When work gets personal

When work gets personal

Jun 01, 2008

Q. How do I set boundaries for employees' conversations while at work?

Shawn McVey
"Ideally, we make rules about boundaries," says Shawn McVey, MA, MSW, a Firstline Editorial Advisory Board member and CEO of Innovative Veterinary Management Solutions in Phoenix. "And the boundaries should match the practice's values. You can't say you want an upbeat, friendly, enthusiastic culture, then tell team members they can't discuss personal information with clients or each other. Because weaving our own life experiences into conversations is a way we connect with people."

Emotionally intelligent employees understand and maintain these boundaries, McVey says. But more expressive team members may struggle. So start by outlining a policy for appropriate language and topics for work conversations. Identify off-limits topics, like sex, politics, or money. Then consider controversial topics, like team members' familial or romantic relationships or pop culture.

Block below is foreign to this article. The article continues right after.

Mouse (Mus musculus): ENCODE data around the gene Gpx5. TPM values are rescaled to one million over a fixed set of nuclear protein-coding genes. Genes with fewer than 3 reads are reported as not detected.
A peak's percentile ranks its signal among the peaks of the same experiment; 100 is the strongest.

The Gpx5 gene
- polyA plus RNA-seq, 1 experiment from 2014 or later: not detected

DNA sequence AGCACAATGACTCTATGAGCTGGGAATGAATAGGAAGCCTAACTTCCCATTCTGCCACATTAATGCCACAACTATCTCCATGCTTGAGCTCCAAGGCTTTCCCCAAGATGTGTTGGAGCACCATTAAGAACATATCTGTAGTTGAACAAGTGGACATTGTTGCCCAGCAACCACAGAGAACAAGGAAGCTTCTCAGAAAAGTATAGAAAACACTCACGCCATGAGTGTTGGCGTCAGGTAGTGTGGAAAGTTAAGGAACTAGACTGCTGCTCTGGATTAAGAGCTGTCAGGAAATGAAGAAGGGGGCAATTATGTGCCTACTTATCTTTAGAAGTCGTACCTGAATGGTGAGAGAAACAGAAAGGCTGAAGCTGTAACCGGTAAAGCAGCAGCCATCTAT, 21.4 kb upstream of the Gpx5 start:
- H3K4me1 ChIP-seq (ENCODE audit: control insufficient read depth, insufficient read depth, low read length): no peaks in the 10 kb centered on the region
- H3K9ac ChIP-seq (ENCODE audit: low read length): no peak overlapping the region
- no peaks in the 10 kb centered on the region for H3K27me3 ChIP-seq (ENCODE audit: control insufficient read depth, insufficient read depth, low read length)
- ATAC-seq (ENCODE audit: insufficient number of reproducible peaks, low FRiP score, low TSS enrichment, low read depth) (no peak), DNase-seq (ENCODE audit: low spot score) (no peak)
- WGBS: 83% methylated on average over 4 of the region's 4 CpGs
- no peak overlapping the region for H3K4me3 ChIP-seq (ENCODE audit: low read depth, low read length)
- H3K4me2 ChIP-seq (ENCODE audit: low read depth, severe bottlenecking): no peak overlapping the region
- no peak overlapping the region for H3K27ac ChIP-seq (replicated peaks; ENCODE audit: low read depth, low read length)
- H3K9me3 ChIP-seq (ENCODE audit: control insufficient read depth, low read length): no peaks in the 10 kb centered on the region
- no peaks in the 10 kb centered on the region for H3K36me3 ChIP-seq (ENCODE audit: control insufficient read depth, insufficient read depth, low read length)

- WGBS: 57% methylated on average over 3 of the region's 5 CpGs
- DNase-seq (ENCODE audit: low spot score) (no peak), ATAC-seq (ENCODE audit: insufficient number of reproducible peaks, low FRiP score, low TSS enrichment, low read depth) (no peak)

Boundaries are usually a negotiation, McVey says. "If there are areas where no rules exist and you feel boundaries have been violated, give the person feedback about her behavior," he says. "Say, this was your behavior and here's how it affected me or others. And focus on the behavior, not the person."

Finally, recognize when there's a bigger problem. "If team members have time to talk about touchy topics, perhaps they're focused on the wrong things," McVey says.